The Yukon’s ambulance service has been blowing its budget for years, mostly because of staff overtime.
The overtime is not always driven by emergencies.
Rather, it’s because some paramedics were sitting idle waiting for a call.
“The entire service has been functioning on overtime – which you realize is quite expensive,” said Nicholas Tilgner, the freshly minted director of Emergency Medical Services, or EMS.
The overtime budget was run up by a policy meant to minimize medical risk to citizens. But it wound up turning Emergency Medical Services into a clunky, bloated and inefficient government service.
Before Tilgner brought in a new regime a month ago, Whitehorse’s Emergency Medical Services was effectively divided in two.
There was a ground crew, consisting of a minimum two ambulances ready to hit the streets at any moment.
And then there was the air crew, ready to staff the next medevac to Vancouver or Edmonton.
When someone on the ground crew called in sick, new paramedics were called in on overtime pay to take the shift.
They made a killing, and not necessarily because they were working any harder.
“They’ve been living off overtime for four or five years now,” said Tilgner.
On the air side, you had paramedics who spent most of their days bored out of their minds.
EMS handles around 7,000 calls across the territory every year.
Of that, only 600 require a flight.
That’s both within and out of the Yukon.
And of the 600, between 450 and 500 are scheduled flights.
That’s people flying south for planned surgeries, or people being brought back to the Yukon.
So there are only about 150 emergency flights a year.
If there was a call requiring an ambulance, the air crew wouldn’t be called on to help, said Tilgner.
They would be held in reserve in case one of those 150 air emergencies took place.
He felt this was too expensive and risk-adverse when he took over the director job in September.
So now, if a ground crew calls in sick, the air crew will replace them in the ambulance.
“Because (the air crew) is operating within city limits, we can comfortably use them as an asset to keep the ground cars fully manned,” he said.
“And if there is an air call, we’ll backfill from that point.
“But if there isn’t an air call, we’re not filling it with overtime.”
It takes one hour to prep a flight for a medevac, leaving enough time to call in back-up paramedics.
From a manager’s point of view, Tilgner’s melding the two crews together.
“Instead of having two distinct ambulance services, we have one where I can move paramedics back and forth from the air and the ground side,” he said.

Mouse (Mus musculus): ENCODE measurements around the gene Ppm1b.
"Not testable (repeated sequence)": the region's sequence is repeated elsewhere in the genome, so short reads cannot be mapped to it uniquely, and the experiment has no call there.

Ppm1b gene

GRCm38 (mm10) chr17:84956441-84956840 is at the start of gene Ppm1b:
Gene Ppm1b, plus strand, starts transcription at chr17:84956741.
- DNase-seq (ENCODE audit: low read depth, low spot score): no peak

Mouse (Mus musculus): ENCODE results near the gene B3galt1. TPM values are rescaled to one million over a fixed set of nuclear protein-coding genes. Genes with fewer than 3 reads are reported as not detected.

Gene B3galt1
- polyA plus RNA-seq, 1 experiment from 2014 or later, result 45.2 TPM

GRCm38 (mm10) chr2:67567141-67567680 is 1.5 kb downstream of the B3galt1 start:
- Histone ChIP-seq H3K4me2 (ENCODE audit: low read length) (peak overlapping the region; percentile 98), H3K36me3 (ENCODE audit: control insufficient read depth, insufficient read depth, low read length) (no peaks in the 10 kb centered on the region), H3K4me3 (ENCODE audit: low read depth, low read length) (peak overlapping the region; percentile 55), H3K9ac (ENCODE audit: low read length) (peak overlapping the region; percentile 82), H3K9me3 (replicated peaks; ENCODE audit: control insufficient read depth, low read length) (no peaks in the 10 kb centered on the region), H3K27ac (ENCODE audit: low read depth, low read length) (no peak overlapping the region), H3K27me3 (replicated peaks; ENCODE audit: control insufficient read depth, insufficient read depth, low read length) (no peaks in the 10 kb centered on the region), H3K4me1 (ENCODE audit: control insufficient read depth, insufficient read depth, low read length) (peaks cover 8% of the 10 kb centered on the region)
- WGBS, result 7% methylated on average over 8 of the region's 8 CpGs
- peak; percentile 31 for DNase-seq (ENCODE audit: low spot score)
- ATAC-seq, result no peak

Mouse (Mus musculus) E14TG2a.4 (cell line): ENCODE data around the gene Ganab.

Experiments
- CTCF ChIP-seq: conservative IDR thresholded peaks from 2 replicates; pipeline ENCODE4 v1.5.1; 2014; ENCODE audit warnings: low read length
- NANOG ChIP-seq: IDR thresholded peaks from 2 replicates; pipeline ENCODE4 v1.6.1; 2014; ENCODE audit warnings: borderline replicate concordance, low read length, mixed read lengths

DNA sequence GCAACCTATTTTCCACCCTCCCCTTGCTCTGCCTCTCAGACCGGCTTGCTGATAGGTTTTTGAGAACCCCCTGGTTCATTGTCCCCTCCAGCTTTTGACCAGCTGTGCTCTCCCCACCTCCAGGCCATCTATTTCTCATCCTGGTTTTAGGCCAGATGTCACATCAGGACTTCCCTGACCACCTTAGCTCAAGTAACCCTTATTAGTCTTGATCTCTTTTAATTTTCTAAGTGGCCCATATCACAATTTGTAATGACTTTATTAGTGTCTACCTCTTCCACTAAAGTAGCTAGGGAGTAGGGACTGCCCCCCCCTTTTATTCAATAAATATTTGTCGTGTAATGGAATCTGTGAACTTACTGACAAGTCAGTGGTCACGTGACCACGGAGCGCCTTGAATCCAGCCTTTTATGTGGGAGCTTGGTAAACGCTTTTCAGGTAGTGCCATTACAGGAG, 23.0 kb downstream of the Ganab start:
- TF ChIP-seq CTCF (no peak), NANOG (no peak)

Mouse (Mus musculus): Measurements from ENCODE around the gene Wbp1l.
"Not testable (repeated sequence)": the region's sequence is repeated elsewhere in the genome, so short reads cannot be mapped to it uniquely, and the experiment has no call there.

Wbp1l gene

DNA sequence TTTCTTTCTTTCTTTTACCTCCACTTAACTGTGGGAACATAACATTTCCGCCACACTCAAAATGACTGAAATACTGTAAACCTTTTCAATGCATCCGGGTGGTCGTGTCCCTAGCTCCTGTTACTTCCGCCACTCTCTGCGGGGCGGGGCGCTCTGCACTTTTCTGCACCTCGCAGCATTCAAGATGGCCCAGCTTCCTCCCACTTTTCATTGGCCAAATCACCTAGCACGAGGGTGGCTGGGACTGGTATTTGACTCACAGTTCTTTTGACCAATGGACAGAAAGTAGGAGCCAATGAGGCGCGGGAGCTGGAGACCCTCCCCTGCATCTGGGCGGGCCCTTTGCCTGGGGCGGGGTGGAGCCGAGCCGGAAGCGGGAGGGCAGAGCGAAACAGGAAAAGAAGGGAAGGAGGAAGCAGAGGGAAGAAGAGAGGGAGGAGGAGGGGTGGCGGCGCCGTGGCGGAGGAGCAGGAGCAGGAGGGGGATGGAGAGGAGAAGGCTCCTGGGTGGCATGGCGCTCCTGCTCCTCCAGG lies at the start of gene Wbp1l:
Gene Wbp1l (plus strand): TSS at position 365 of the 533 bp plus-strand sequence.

“What that means is that we don’t have people on overtime.”
Earlier this week, the News received phone calls from people complaining ambulance service in Whitehorse was being cut.
And in effect, the vacancy for the ground crew is being moved to the air crew.
“It does create an opening, but what it does is create an opening by creating the smallest amount of risk to the Yukon public,” said Tilgner.
“So the service is the same, we’re just adjusting our resources a little bit.”
The change does not mean the air crew vacancy is simply left open.
It depends on the amount of calls EMS is getting, and their communications teams will triage the amount of staff needed.
“When I say we’re not running overtime, it is mission specific,” said Tilgner.
“If we feel that we’re in the position where there’s a sick (paramedic) involved, we will bring people into overtime, we’re just not doing it automatically.
“We wouldn’t take a ground car off to not pay overtime, that’s not the case.”
The Yukon has no law covering how many ambulances must be ready to hit the streets.
But from experience, EMS always has two dedicated 24-hour ambulances ready to go.
That number will not change with the shrinking of overtime pay, said Tilgner.
On the air crew side, there’s a dedicated team ready to head out of the territory, and another devoted to the communities.
That’s where there might be an opening, but EMS will call in overtime paramedics to cover the vacancy should a medevac call arrive, he said.
“We can have calls that max out the system,” he said.
“If we have multiple calls for flu, we would staff cars.
“It’s all triaged at the communications centre.”
Tilgner couldn’t say how much money the policy change will save.
“In the climate of fiscal responsibility, we’re given a budget and EMS has to stay within the budget like any government department does,” he said.
But he’s aware the policy is angering some the paramedics who have lived off overtime for years.
“We do have some folks who are a little disenfranchised because it’s affecting them in the pocketbook,” he said.
“I was expecting your call.”
Contact James Munson at